Anyone who takes time to read the works of Qutb, would make a perplexing discovery. His formative writings are not too far from those that adorn Christian thinking during the period of the Enlightenment.
Underpinning of reform: Ijtihad
That is how I came to see him as the John Locke of the Muslim World, who advocated freedom—and supported rebellion against tyrannical rulers.
This thesis must come as a complete surprise to those in the West who have heard of Qutb. For example, in this New York Times Magazine feature in March 2003, Paul Berman argued that Qutb’s philosophy—and his rigorous understanding of Islam—was underpinning the ideological basis of al Qaeda and its affiliates.
As a liberal Muslim, the quality that most appeals to me is Syed Qutb’s use of ijtihad, an Islamic juristic tool that is employed to articulate Islamic legal positions on a specific issue. It uses independent reasoning when traditional Islamic sources are silent on a subject.
Today, liberal and progressive Muslims argue that ijtihad should be employed as a tool to reform Muslim societies.
Beyond the military
Syed Qutb’s key contribution was that he redefined the Islamic ideal of jihad. The traditional understanding of the Islamic principles of Jihad (= struggle) in its military sense was as a war of defense against non-believers.
Syed Qutb argued that not only was Jihad an offensive war, but that it could also be waged against internal enemies—including the state, if it had lost its legitimacy.
His call for jihad against illegitimate rulers was contrary to traditional Islamic legal thought, which preferred to elevate stability and order over justice and legitimacy—and expressed strong disapproval of rebellions and armed opposition to state authority.
In his book “Milestones”, (Indianapolis: ATP, 1993)—which was originally written in the 1960s—he writes:
“If we insist on calling Islamic jihad a defensive movement, then we must change the meaning of the word “defense”—and mean by it “the defense of man” against all those forces that limit his freedom.” (Milestones, p. 50)
His emphasis on freedom and the legitimacy of government remind me of the works of John Locke, the 17th century English thinker whose imprint is manifestly clear on American democracy. On the topics of freedom, government and its legitimacy and on rebellion, both Qutb and Locke have similar ideas.
Both Locke and Qutb imagined freedom in the same absolutist terms. The human individual was, by virtue of his divine creation, subordinate to God—and God alone—and therefore was a free agent.
Freedom—more important than government?
Locke starts the chapter on “Slavery” in his “The Second Treatise of Government,” which was written in 1680s, with the following comment:
“The natural liberty of man is to be free from any superior power on earth, and not to be under the will or legislative authoritative of man, but to have only the law of nature for his rule.” (p. 15)
For Locke, freedom was a God-given, inalienable attribute that took priority over civil society. Qutb, who argues that Islam meant freedom from human authority, echoed Locke’s ideas about natural rights as God-given and more important than civil society and government.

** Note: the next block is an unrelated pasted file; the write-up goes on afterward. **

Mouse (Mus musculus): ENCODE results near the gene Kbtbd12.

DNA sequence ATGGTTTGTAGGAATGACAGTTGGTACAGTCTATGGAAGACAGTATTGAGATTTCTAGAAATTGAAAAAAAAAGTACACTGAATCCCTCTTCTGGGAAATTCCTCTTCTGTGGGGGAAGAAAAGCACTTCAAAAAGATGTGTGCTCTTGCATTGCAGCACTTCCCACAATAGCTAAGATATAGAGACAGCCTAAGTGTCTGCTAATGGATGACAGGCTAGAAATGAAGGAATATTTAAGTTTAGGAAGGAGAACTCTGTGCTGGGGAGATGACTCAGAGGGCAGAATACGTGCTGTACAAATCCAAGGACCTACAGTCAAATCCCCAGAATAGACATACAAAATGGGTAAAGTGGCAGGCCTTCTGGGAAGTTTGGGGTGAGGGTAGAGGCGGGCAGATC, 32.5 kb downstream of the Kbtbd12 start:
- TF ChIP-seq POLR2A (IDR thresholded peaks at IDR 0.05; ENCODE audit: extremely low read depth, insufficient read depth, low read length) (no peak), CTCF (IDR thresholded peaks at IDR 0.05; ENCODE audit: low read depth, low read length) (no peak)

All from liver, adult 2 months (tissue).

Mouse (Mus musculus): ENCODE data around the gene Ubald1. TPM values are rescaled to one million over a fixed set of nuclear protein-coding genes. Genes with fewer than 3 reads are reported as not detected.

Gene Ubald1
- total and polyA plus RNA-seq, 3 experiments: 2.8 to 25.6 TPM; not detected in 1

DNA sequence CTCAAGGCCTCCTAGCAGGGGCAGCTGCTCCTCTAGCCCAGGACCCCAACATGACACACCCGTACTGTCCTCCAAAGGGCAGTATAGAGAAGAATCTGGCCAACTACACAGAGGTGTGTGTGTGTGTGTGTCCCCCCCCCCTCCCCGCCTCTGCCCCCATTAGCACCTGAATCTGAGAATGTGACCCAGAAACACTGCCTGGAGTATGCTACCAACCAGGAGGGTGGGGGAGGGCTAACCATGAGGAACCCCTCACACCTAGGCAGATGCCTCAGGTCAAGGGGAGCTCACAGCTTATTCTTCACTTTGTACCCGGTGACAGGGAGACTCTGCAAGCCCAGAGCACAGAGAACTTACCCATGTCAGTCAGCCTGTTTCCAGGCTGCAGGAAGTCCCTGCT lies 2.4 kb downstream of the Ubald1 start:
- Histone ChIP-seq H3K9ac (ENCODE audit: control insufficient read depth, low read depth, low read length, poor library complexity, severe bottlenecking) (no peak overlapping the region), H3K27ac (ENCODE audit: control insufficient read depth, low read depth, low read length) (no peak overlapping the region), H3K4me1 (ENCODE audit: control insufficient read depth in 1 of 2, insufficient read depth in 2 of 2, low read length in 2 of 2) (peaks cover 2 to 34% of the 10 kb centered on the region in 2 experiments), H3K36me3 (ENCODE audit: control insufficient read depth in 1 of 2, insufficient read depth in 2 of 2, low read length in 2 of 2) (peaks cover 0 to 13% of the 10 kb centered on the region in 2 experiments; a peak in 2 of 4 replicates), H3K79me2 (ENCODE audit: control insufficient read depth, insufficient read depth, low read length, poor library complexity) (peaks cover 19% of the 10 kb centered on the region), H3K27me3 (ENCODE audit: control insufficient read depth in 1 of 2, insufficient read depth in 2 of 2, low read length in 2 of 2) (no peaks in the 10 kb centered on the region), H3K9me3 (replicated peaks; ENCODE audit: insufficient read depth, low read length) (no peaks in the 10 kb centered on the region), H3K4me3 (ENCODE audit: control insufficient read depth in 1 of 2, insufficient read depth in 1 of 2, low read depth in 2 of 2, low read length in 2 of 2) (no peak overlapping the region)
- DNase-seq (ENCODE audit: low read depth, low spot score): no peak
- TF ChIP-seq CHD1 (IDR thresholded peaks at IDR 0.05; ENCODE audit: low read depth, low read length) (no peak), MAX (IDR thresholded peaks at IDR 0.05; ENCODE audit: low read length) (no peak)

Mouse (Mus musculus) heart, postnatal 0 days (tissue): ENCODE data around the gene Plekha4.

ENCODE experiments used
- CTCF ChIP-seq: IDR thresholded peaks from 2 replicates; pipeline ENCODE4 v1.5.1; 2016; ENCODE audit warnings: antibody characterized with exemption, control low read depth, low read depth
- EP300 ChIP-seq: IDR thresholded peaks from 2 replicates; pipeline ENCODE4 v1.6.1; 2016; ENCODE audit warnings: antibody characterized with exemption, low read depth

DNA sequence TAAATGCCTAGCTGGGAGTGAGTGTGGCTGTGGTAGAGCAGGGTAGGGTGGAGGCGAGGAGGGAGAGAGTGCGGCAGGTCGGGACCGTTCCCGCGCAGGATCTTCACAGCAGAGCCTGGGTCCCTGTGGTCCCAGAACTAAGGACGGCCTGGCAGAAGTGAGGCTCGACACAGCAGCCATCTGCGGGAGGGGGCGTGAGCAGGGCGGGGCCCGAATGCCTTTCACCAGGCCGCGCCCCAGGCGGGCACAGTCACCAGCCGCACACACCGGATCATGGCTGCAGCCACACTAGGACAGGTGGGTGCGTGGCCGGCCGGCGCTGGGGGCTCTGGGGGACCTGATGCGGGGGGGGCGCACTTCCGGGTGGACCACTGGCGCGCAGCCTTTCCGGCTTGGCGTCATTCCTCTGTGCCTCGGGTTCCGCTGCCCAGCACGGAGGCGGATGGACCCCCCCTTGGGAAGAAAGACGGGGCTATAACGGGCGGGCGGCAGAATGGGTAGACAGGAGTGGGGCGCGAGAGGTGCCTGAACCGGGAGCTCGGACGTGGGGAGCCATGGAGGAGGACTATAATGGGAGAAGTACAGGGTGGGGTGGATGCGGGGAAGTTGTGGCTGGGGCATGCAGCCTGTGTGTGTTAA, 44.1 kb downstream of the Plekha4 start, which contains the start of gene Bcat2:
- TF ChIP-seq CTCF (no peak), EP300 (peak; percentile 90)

Hanging onto freedom
For Qutb, Islam was freedom and Islamic society was the civil society, which takes priority to government (Islamic State). He writes:
“This Din (faith) is a universal declaration of the freedom of man from slavery to other men and his desires, which is also a form of human servitude.” (Milestones, p. 47)
“Its purpose is to free those people who wish to be freed from enslavement to men so that they may serve Allah alone.” (Milestones)
It should not be surprising that, after suffering incarceration and harassment by the state (in this case, the Egyptian government), Qutb came to value freedom as necessary even for the practice of faith. He was living in an authoritarian state that imprisoned him—and then eventually hanged him for his ideas.
Authority by contract
Both Locke and Qutb were deeply concerned about the legitimacy of government. They recognized that governments will necessarily compromise the absolute freedom that individuals enjoy in the state of nature — and both therefore focused on the issue of legitimacy.
For Locke, continued consent was the key to legitimacy. Government that did not rule by consent lost its authority to govern.
Locke saw government as a product of a social contract that would identify the objectives and limits of governmental authority. If governments, whatever their form, transgressed their limits or failed to fulfill the designated objectives, then they became illegitimate and could be dissolved.
Legitimacy by way of ethics
Qutb divided societies into two kinds: Islamic—and ignorant. Ignorant societies were bereft of Islamic principles, values and the Islamic way—and hence illegitimate.
Islamic rhetoric aside, Qutb was essentially seeking a connection between social norms and political norms. He identified this connection between social and political ethics as the key to Islamic legitimacy.
Thus, in a rather laborious manner, he did assert that rulers must govern by the values of those governed in order to be legitimate rulers. When governments, which are formed to reflect and defend the values of society failed to do so, then they lost legitimacy—and could be dissolved or replaced.